Over the weekend, Janet Morrissey of The New York Times posted an excellent article on the U.S. government’s continuing crackdown on Internet gambling. (“Poker Inc. to Uncle Sam: Shut Up and Deal“) Ironically, her article arrives on the same week during which PBS aired the terrific new Ken Burns and Lynn Novick documentary on the history of alcohol prohibition in the United States. It’s a highly-recommended look at the utter hypocrisy and futility of prohibiting a product that millions of people find enjoyable. If there’s a simple moral to the story of Prohibition, it’s that you can’t repress human nature–not for long, at least, and not without serious unintended consequences. Which is why Morrissey of the Times notes:
And so the poker world now finds itself in a situation many liken to Prohibition. America didn’t stop drinking when the government outlawed alcoholic beverages in 1919. And, in this Internet age, it won’t be easy to prevent people from gambling online, whatever the government says. “It’s a game of whack-a-mole,” says Behnam Dayanim, an expert on online gambling and a partner at the Axinn Veltrop & Harkrider law firm. “They’ve whacked three very large moles, but over time, more moles will pop up.”
Exactly right (except that it should be “whac” not “whack”! There’s no K in whac-a-mole.) It reminds me of the paper that my blogging colleague Tom Bell penned back in 1999 for the Cato Institute with its perfect title: “Internet Gambling: Popular, Inexorable, and (Eventually) Legal.” As Tom noted back then:
Consumer demand and lost tax revenue will create enormous political pressure for legalization, which we should welcome if only for its beneficial policy impacts on network development and its consumer benefits. We should also welcome it for a more basic reason: as the Founders recognized, our rights to peaceably dispose of our property include the right to gamble, online or off.
Again, you can’t hold back human nature and the effort of millions to pursue happiness as they see fit. It was true of alcohol and it will be true of online gambling–eventually.
And although it represents the worst argument for legalization, Tom was right about the tax revenue benefits as a primary factor leading to legalization. As Morrissey notes in her Times piece:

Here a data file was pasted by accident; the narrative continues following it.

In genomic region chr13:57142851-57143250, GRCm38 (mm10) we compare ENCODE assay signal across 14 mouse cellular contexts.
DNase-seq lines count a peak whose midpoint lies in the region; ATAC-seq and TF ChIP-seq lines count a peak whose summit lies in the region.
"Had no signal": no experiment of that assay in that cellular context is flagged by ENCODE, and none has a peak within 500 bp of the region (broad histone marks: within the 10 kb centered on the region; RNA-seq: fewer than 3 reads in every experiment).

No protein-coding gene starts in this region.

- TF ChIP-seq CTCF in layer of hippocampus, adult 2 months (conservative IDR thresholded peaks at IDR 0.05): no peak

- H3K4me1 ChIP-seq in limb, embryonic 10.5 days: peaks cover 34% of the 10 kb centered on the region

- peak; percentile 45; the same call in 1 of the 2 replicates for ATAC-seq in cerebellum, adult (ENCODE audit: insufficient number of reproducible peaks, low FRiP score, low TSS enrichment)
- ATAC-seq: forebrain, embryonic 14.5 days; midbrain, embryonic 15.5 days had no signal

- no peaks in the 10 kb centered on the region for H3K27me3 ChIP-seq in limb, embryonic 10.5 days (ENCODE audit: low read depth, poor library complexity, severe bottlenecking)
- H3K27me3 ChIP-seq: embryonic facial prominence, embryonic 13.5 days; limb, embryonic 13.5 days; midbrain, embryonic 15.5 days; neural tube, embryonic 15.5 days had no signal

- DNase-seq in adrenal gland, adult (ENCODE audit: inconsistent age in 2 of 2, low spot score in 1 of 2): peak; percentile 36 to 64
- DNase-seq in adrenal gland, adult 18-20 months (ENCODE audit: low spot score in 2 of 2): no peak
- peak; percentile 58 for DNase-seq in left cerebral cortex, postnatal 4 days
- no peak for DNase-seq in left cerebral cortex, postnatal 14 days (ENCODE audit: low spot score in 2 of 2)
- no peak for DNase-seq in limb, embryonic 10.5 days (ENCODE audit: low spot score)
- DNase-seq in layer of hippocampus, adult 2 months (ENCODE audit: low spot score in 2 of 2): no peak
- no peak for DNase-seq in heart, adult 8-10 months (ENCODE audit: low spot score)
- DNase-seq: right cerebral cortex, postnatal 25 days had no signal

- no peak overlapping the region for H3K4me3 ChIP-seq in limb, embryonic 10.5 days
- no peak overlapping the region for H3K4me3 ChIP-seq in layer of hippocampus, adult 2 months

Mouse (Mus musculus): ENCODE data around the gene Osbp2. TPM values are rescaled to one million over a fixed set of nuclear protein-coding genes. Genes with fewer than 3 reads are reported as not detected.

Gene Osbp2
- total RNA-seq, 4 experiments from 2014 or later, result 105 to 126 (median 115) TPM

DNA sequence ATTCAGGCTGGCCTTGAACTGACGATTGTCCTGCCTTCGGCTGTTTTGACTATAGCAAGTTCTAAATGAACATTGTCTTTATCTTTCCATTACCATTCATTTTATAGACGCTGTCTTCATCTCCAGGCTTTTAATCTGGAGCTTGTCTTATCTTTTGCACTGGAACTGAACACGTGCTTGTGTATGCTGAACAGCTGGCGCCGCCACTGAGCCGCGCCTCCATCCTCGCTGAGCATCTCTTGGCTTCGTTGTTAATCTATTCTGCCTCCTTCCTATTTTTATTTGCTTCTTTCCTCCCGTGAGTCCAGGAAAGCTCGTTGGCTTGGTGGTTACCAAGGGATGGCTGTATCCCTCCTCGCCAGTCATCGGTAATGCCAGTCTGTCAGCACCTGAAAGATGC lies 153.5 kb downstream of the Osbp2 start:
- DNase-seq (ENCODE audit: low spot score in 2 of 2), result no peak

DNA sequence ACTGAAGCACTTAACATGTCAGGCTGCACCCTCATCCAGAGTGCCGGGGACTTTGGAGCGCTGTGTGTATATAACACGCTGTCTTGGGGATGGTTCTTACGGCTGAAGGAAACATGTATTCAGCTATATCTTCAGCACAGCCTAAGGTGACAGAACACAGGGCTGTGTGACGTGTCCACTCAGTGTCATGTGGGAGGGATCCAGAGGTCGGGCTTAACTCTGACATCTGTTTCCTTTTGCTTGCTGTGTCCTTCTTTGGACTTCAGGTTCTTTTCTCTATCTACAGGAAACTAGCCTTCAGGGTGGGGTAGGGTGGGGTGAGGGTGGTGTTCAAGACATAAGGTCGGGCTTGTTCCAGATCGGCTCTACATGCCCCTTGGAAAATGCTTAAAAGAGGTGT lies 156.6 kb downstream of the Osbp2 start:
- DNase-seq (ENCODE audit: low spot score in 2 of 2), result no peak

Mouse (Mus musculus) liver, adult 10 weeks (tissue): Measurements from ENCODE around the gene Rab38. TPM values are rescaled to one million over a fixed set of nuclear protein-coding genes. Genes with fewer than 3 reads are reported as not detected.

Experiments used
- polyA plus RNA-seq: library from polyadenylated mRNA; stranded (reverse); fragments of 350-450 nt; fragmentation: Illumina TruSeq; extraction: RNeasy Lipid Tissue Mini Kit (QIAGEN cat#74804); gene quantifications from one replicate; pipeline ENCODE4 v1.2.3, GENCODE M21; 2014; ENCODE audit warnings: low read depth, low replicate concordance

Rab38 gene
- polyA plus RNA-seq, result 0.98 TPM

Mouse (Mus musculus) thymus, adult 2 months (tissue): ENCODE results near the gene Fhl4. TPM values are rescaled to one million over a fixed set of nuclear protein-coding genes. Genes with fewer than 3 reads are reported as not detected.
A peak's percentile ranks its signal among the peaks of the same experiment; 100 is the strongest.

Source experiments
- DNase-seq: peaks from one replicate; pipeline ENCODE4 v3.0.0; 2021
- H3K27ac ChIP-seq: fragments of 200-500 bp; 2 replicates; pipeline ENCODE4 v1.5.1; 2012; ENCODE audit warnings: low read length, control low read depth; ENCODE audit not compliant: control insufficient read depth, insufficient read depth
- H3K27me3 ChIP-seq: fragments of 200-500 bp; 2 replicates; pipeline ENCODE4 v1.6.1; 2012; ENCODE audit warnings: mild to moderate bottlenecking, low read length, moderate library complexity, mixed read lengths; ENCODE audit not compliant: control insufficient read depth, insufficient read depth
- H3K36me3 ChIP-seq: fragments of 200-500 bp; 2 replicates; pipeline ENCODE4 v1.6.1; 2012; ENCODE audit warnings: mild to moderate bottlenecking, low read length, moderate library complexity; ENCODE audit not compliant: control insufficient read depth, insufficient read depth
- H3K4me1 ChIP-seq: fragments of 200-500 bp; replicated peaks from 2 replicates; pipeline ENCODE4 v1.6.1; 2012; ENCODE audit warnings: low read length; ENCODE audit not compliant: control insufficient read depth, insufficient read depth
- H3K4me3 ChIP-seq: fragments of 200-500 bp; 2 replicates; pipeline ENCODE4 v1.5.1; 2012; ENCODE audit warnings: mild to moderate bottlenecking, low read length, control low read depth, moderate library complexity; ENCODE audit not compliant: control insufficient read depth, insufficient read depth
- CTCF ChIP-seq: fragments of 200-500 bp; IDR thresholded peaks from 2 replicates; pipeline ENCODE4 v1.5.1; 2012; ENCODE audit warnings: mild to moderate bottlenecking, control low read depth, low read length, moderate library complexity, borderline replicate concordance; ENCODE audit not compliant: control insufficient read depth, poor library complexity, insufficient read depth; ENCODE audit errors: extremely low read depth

Uncle Sam is leaving a lot of money on the table. Over 10 years, legal online gambling could generate $42 billion in tax revenue, according to the Congressional Committee on Taxation. An estimated 1.8 million Americans played online poker last year, and some make a living at it. Because of the legal issues in the United States, online card rooms typically base their computer servers elsewhere, in places like Costa Rica or, in the case of Full Tilt, in the Channel Islands.
It was the same story back during alcohol prohibition, of course. All the “money left on the table” was snatched up by foreign governments and organized crime, who were all too happy to satisfy the thirst Americans had. Some State governments have already realized this and are taking steps to partially legalize online gambling and get in on the action, as Morrissey reports:
Oddly enough, Internet gambling is already legal in the nation’s capital. Earlier this year, the District of Columbia became the first jurisdiction in the United States to legalize it. Officials there said they hoped the move would bring in $13 million to $14 million a year in tax revenue. But Washington may only be the start. Several bills now working their way through the House of Representatives would give online poker the run of the country.
Again, as Bell’s paper argued, it’s popular, inexorable, and it will eventually be fully legal. We just have to be patient while some lawmakers play through this latest silly experiment in legislating morality.